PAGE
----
The Pentagon Underground, by Dina Rasor. New York: Times Books. 288 pp. $16.95. It should hardly be surprising that a city as interlinked by official and secret agendas as Washington should also be characterized by extensive systems of underground tunnels. Some are known to enterprising tourists -- the Senate subway, for example. But many, at more restricted levels, are known only to the thousands of bureaucrats who toil in the Washington work force.
As Dina Rasor's book, ``The Pentagon Underground,'' vividly documents, there are types of tunnels in Washington other than those made of concrete or stone. These are the byways of intrigue and private communication that link disparate department heads and lobbyists, fund-raisers and ``think tanks,'' journalists and bureaucrats.
As director of the Project on Military Procurement, a study group, Mrs. Rasor has put together her own network of tunnels in the Pentagon to expose the waste, cupidity, and, yes, occasional stupidity that can work together to produce weapons systems that are often grossly overpriced, don't work, or are outmoded by the time they reach the troops who must use them. She calls her whistle-blowers her ``closet patriots.''
For high Pentagon officials, the dogged investigative work of the youthful Rasor -- in her early 20s when she began her digging, after working for ABC News and the National Taxpayers Union -- must have come as quite a shock. Her accounts of meeting Pentagon whistle-blowers provide fascinating reading, such as the time she and her husband met a young airman at a doughnut shop at Travis Air Force Base. Here she learned about the 10-cup coffeemaker for military C-5A cargo planes which cost $7,600 each. Not
only that, the coffee brewer had a tendency to break down. She also learned about the armrest pads for the plane, which cost not $100 as she expected, but $670 each, even though, so the airman reckoned, the same pads could be manufactured on the air base for between $5 and $25 each.
Some of Rasor's whistle-blower stories make for particularly sober reading, such as her discussion of the costly M-1 battle tank. She decided she had to see the tank firsthand. The Army, to its credit, let her do just that -- allowed her inside one of these intricate fighting machines. She found the interior stifling -- at least 100 degrees F. The ventilation fan seemed to be pulling in more exhaust than fresh air. After 20 minutes or so she began to feel lightheaded from the heat, the exhaust, or
both. Needless to say, her depiction of the M-1 is not the type of reassuring testimony that would be welcomed by the Pentagon's public relations department.
Today, in part because of accounts such as those of Rasor and her whistle-blower patriots, the Pentagon is under perhaps the most intensive scrutiny it has experienced since the mid-1970s. Current calls for greater efficiency and cost-cutting are coming from congressional committees as well as a special presidential commission. A recent Senate Armed Services Committee report, in fact, called for a major restructuring of the Pentagon, including creation of a more streamlined weapons-procurement system an d the curbing of interservice rivalry and weapons duplication. Given the fact that lawmakers appropriated some $1 trillion for defense during just the first four years of the Reagan administration, such an inquiry seems appropriate, if not a tad late.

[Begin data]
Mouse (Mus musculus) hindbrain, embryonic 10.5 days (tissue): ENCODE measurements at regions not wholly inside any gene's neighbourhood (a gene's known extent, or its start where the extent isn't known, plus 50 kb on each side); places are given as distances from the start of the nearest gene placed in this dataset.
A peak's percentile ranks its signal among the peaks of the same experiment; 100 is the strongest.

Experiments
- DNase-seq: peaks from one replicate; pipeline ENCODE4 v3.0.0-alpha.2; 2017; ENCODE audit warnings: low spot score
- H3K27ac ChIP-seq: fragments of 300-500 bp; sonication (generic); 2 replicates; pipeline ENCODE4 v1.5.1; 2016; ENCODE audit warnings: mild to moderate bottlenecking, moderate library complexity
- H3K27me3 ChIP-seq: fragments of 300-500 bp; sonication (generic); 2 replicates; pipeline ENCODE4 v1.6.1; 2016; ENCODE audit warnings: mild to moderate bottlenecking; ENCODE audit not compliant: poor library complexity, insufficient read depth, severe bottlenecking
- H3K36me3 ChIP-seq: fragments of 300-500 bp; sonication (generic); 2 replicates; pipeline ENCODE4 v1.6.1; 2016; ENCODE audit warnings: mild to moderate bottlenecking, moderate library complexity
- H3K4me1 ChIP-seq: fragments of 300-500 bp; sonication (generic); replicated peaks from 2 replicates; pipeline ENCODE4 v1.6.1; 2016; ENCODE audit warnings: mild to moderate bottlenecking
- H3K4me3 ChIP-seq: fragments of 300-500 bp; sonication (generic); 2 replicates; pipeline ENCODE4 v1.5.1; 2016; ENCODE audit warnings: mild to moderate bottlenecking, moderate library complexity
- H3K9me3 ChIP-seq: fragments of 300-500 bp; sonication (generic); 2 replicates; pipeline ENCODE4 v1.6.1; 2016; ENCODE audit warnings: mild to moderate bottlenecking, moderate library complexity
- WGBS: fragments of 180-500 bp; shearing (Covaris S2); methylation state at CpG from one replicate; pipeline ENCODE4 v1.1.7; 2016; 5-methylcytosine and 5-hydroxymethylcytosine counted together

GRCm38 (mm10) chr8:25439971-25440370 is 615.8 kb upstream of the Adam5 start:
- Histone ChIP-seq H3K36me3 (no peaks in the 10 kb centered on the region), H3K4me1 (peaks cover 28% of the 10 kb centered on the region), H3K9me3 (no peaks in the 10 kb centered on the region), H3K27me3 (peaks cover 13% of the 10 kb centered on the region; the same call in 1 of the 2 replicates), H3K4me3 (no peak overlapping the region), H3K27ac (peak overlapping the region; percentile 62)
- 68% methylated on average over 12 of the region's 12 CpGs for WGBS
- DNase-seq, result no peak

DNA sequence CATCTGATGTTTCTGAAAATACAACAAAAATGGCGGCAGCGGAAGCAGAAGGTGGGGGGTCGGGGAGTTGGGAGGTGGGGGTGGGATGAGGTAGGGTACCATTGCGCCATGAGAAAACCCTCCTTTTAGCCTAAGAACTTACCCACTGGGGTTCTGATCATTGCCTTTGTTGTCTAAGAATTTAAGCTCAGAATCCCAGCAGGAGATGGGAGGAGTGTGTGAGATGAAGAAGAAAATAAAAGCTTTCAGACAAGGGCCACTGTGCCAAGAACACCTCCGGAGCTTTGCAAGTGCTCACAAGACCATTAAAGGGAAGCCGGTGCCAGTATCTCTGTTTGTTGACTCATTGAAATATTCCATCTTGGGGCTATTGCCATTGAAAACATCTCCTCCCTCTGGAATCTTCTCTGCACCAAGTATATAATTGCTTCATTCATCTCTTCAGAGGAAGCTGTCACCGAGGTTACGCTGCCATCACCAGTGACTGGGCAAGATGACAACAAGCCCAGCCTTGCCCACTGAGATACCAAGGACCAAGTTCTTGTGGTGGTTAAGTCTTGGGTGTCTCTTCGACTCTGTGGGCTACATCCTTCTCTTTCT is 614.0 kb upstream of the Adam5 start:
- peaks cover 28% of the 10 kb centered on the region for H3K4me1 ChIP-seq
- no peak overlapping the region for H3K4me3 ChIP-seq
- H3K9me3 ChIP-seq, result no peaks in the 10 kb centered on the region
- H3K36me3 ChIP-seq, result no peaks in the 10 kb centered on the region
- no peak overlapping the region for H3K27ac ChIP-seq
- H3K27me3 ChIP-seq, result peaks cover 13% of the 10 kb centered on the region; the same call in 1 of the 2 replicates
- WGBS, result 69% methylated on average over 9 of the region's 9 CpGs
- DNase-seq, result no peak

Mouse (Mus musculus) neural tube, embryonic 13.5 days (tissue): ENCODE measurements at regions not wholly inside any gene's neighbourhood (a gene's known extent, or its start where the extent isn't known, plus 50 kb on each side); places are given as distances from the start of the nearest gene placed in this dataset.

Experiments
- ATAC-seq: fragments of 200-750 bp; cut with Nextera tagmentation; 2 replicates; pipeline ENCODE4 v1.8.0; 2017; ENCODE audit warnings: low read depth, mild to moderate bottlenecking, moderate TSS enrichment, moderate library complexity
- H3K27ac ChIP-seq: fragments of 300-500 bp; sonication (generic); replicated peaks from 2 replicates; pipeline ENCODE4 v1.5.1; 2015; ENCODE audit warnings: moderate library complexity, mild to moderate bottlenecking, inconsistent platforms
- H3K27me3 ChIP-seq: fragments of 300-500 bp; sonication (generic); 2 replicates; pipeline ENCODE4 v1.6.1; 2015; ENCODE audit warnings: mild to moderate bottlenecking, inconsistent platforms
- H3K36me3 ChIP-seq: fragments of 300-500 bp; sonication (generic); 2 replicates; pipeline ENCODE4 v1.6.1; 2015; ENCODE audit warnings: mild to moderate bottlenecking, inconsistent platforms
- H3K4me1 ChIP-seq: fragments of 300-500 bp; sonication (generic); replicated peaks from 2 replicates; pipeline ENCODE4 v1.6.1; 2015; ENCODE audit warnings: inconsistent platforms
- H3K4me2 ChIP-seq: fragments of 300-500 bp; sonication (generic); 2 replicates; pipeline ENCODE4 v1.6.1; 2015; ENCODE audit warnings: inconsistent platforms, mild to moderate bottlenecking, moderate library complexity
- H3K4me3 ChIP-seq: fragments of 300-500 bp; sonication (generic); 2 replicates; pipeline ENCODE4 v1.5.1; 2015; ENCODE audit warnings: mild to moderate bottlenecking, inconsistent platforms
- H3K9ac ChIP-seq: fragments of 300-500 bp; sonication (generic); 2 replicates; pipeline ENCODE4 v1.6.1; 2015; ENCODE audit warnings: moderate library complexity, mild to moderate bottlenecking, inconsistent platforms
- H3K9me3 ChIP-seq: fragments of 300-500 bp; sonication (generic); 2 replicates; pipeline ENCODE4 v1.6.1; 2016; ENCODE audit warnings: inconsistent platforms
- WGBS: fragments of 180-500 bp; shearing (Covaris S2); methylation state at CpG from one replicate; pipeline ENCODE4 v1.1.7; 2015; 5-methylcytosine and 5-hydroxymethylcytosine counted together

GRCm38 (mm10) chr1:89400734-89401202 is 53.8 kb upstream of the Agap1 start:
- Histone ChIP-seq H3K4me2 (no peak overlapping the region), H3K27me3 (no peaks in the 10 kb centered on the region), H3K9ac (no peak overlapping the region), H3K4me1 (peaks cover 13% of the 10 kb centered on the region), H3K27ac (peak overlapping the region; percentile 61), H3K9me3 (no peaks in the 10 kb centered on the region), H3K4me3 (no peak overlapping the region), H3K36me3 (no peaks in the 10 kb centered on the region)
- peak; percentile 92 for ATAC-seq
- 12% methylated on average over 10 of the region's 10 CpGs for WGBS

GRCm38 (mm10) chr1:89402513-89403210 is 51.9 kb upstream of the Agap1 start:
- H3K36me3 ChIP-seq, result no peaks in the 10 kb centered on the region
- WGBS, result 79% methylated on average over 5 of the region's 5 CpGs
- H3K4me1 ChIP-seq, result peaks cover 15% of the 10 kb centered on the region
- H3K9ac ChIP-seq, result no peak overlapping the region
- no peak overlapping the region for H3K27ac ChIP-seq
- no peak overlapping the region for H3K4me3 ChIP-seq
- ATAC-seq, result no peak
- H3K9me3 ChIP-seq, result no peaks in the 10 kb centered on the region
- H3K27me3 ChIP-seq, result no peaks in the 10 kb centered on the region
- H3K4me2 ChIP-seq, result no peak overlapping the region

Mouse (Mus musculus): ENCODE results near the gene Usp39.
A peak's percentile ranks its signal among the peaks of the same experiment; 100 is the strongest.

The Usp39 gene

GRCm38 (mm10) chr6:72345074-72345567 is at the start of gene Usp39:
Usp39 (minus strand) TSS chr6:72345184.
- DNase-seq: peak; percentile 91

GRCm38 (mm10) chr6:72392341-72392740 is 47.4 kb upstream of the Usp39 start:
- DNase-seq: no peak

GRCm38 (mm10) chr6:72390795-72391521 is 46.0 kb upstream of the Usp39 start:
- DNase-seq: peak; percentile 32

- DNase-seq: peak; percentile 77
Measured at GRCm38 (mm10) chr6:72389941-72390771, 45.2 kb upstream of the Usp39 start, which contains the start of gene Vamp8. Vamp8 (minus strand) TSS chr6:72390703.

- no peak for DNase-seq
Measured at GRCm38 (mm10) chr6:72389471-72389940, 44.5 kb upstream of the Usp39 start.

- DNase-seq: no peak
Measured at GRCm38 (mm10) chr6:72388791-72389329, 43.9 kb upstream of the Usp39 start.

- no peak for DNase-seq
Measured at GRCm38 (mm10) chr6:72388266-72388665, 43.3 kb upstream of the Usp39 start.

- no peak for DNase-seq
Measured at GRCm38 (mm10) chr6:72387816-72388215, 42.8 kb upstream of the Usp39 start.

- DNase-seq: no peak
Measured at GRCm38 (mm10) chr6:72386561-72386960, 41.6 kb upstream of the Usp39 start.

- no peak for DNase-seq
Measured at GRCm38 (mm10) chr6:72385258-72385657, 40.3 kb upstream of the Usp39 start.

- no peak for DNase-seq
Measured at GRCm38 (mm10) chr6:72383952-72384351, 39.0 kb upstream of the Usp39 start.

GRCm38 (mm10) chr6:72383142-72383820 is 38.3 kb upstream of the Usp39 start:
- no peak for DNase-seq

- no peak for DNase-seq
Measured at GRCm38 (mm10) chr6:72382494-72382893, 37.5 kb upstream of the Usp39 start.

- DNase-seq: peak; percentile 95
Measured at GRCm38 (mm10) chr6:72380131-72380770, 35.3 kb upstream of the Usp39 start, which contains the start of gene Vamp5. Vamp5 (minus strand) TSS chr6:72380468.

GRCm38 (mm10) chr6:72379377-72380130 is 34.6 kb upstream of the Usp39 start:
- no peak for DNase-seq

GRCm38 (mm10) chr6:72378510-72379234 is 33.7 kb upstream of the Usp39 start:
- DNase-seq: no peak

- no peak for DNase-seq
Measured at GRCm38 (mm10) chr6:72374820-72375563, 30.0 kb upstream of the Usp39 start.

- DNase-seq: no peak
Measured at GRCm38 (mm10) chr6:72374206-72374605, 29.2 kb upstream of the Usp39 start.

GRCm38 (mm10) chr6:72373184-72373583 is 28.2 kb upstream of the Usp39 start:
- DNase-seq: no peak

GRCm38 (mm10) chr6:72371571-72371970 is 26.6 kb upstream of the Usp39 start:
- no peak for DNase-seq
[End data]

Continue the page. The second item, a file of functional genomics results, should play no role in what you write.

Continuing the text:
Rasor's book is interesting for what it tells us about mismanagement within the Pentagon -- mismanagement, incidentally, that seems more often than not inadvertent. Certainly the politicians, as well as men and women in uniform who manage the nation's defenses, would not intentionally set out to build weapons that don't work.
How does the public go about ensuring that its tax dollars for defense are well spent?
Rasor provides many earnest suggestions of a nuts-and-bolts nature, such as increasing competitive bidding, curbing or ending the revolving door between military officers and defense contractors, providing more financial rewards for managers who promote efficiency, and so on.
And her proposals are all useful in prodding the military toward greater efficiency. But more could be said. Ultimately, the ``weapons issue'' goes right to the heart of the nation's political system and how Americans view their role in the modern world. It is not enough to criticize the military. For all its faults, the Pentagon is made up of professionals -- bright, able, well-educated professionals. Nor should it be overlooked that the current arms buildup had its genesis back in the Carter years, wh en the US public concluded that the nation's defenses had shrunk too much in the disillusionment after Vietnam. The public wanted a more sophisticated, high-technology-oriented arms machine than seemed to exist in the 1970s. Not only that, it wanted a nondraft, volunteer military, no matter what the cost. But all that meant the need for money, lots of it.
Dina Rasor's book, with all its detail of military hardware and technology, will not be an easy read for most laymen. But it is surely a timely starting place for an examination of today's Pentagon. From there, Americans could do far worse than ask some hard questions. What is the nation's larger mission in the world? What balanced mix of foreign policy and defense is necessary to achieve that mission? How can appropriate weapons be economically produced?
In the present world context, arms are important. But if the history of the 20th century has taught us anything, it is that national safety is not secured through a reliance on technologies -- whether such technologies be Maginot Lines or fortification programs.
Monitor editorial writer Guy Halverson is a former Pentagon correspondent.